Last week when protests in Libya broke out in response to a film that insulted the Prophet Muhammad, I was asked by a local news media source if I, as a Muslim student, would like to comment on the events. I refused, struggling to find anything of special significance I could say.
I thought that the film was offensive but that it was still within the producers’ First Amendment rights to create it. There was absolutely no justification for the violent response that resulted, and those who committed violence are solely responsible for those actions. These are opinions that most people I know hold, regardless of their religious or ethnic identity. When I saw the most recent cover of Newsweek—which features bearded men, apparently very angry at something, with the title “Muslim Rage”— I finally understood why the reporter was looking for a Muslim student to interview: As a Muslim I could provide insight to this particular emotion that plagues 1.6 billion people worldwide.
Users on Twitter exploded with their own expressions of #MuslimRage at the invitation of Newsweek. Examples include: “Lost nephew at the airport but can’t yell for him because his name is Jihad” or “I’m having such a good hair day. No one even knows.”
Twitter snark aside, there’s actually a serious issue here apart from the all-too-easy task of exposing the shoddy journalism of weekly magazines. It’s not just Newsweek or local media stations that reduce the actions of populations all around the world to their faith. It’s natural to want to comprehend how a privately made and cheaply produced YouTube clip could elicit such a violent response toward an American embassy on another continent. Religion, although not entirely irrelevant, won’t actually tell us much.
To make sense of the tragic events that resulted in the death of four Americans, including U.S. Ambassador to Libya Chris Stevens, we first need to appreciate Libyans and the rest of the Muslim world for their full humanity. Even by using the term “Muslim world,” we’ve already reduced the existence of almost two billion people to a primarily religious one. Societies, and the individuals that comprise them, are way too complex to understand by looking at only a single aspect. We could try to view the protests as a result of religious fanaticism and a misunderstanding of freedom of speech, or we could also try to view protestors as political agents reacting to legitimate grievances.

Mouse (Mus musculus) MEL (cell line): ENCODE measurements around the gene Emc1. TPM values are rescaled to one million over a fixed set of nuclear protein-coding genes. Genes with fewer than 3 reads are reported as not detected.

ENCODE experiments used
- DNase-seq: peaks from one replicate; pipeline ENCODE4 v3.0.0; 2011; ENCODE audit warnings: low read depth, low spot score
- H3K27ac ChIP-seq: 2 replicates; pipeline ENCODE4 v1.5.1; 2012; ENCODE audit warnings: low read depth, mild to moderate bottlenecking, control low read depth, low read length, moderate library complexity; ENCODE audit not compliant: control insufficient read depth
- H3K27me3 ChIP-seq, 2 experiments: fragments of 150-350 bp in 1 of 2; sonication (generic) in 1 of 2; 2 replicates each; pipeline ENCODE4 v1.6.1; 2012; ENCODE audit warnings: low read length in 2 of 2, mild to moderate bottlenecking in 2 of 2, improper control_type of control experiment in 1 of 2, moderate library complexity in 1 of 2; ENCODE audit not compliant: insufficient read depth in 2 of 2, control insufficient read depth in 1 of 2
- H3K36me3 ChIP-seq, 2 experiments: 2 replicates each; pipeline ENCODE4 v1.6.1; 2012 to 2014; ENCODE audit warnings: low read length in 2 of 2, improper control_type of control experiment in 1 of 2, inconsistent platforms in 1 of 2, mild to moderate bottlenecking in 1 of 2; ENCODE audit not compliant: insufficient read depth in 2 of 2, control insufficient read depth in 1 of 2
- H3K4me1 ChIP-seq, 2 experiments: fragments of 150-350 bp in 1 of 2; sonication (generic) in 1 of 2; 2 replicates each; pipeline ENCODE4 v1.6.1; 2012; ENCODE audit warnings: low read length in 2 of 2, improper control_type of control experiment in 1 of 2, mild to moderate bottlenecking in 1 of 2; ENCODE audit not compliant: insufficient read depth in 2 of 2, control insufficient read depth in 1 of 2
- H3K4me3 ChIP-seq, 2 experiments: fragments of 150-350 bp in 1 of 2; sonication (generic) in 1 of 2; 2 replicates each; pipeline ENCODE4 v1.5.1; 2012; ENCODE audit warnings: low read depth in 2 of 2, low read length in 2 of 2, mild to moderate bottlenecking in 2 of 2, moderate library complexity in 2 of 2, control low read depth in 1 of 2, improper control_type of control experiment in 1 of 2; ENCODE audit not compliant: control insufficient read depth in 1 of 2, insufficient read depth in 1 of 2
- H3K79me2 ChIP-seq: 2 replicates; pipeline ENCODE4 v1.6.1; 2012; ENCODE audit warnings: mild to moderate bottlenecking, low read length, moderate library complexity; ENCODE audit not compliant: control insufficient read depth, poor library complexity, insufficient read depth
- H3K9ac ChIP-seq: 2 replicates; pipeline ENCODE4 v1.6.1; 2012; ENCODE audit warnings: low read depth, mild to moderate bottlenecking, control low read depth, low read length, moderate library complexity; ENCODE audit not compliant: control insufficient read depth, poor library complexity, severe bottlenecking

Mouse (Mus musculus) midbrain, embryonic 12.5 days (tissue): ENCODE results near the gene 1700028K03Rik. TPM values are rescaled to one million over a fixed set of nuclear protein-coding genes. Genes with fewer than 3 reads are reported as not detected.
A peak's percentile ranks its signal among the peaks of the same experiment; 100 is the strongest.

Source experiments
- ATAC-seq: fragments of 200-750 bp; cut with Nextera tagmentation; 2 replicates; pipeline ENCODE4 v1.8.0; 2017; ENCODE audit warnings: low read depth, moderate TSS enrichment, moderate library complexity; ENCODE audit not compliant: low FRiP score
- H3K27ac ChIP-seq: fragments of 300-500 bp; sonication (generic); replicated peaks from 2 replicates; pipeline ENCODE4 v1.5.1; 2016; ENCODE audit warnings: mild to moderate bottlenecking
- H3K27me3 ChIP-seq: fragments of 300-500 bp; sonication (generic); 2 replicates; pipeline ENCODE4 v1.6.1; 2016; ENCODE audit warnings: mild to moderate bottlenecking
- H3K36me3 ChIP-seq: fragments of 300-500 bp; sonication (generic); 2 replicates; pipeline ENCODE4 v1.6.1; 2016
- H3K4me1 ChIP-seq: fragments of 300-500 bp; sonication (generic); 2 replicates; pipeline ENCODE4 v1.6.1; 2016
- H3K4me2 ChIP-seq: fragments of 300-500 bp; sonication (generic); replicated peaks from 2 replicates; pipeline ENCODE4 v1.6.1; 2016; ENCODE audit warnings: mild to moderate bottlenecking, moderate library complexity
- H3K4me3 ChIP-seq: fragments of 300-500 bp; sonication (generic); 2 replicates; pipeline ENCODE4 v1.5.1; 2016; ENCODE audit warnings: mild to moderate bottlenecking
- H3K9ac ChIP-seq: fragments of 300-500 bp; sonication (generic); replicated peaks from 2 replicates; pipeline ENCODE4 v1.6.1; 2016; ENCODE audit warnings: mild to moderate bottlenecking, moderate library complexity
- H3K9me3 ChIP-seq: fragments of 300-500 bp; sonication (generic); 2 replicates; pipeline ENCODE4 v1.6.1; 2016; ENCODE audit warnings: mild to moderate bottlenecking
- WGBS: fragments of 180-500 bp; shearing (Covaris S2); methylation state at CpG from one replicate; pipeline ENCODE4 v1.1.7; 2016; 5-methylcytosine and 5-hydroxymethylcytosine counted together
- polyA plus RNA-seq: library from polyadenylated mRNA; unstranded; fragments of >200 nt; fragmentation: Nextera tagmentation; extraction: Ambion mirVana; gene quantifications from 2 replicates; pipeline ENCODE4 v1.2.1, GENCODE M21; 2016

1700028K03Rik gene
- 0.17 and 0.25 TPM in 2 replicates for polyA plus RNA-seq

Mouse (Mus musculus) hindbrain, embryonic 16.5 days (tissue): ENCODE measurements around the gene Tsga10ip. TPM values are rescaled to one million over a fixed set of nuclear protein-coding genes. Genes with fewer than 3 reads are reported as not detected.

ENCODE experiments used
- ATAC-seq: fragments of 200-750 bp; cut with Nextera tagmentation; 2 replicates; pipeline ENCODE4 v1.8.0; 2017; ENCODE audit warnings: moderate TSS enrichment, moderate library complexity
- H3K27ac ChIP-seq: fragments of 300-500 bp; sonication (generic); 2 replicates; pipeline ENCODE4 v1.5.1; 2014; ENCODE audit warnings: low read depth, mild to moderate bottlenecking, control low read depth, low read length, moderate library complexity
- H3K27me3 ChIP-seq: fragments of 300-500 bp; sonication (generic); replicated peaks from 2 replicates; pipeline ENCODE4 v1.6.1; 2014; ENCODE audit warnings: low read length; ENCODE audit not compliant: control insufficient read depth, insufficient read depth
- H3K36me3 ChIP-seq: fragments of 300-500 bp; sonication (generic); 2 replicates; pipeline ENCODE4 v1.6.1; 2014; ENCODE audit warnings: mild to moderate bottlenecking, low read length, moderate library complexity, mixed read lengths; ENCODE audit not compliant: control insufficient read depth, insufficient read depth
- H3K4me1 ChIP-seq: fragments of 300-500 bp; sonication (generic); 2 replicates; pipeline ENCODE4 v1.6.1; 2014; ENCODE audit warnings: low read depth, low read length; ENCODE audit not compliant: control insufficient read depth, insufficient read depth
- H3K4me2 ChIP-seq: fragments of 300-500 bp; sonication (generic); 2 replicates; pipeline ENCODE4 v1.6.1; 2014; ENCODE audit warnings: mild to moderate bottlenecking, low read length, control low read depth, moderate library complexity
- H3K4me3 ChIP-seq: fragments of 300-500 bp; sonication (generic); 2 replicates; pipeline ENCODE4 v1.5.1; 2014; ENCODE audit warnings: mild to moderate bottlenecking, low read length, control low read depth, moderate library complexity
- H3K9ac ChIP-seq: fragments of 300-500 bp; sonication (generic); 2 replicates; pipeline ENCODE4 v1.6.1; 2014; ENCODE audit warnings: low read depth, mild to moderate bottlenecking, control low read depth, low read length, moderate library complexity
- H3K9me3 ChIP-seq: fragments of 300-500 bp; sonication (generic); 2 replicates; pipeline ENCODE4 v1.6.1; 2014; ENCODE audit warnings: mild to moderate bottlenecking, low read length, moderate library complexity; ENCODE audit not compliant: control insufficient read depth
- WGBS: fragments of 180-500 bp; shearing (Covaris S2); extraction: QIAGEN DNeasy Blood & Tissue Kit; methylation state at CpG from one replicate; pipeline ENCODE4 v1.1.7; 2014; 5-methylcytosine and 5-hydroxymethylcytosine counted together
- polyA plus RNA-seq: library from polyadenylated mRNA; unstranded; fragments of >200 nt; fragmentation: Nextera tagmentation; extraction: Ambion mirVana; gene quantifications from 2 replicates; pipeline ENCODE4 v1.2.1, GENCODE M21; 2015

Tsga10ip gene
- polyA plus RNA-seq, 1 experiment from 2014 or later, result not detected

These grievances include the United States’ support of brutal and corrupt regimes for as long as it is convenient (as recently as 2009, Hillary Clinton considered the Mubaraks to be family friends), drone strikes that target “militants” defined by the Obama administration as “all military-age males in a strike zone” and wars in Iraq and Afghanistan that have led to millions of civilian deaths. The film only served as a reminder—at least to some—of the United States’ violence and hostility.
I am not saying this to justify the violence in reaction to the film. The fact that I even feel the need to clarify this point illustrates how pernicious this totalizing view of Muslims is. Somehow because of my faith, there’s a suspicion that I must support violence and terrorism all around the world. This doesn’t just arise from my own paranoia. Last month, a mosque in Missouri was burned to the ground. Six congregants at a Sikh temple in Wisconsin were killed as a man opened fire during their service. The attacker, an army veteran who had associations with white supremacist groups, couldn’t even differentiate between two major world religions. This spring, it was revealed that the NYPD was spying on Muslim student associations at universities across the Northeast.
These aren’t isolated events. According to the FBI, the number of anti-Muslim hate crimes rose 50 percent in 2010. Anti-Muslim sentiment is encouraged by a small but influential group of ideologues that have made a business of spreading hateful and ignorant messages to the American public. This attitude toward Muslims in America is just the newest addition to the long history of oppression of minorities in our country, from the genocide of American Indians in the founding of this nation, to slavery and Jim Crow, Japanese internment during World War II and a justice system heavily weighed against people of color.
All of this isn’t to say that all of the world’s problems can be placed on the shoulders of the United States. For sure, corruption, oppression and ignorant ideologues also exist in places like Egypt. What we haven’t heard much of recently, however, is how the Egyptian people continue to fight for their rights within their own country. For example, university workers and teachers all across Egypt have recently gone on strike demanding fairer wages and contracts. Having said that, our country’s role in perpetuating violence and injustice at home and abroad cannot be ignored. Our energy is best spent with a critical eye on the government that we supposedly have a say in.
How’s this for #MuslimRage: White supremacism and imperialism have caused more violence than I ever could, but I’m the suspicious one.
Ahmad Jitan is a Trinity senior. His column runs every other Thursday. You can follow Ahmad on Twitter @AhmadJitan.
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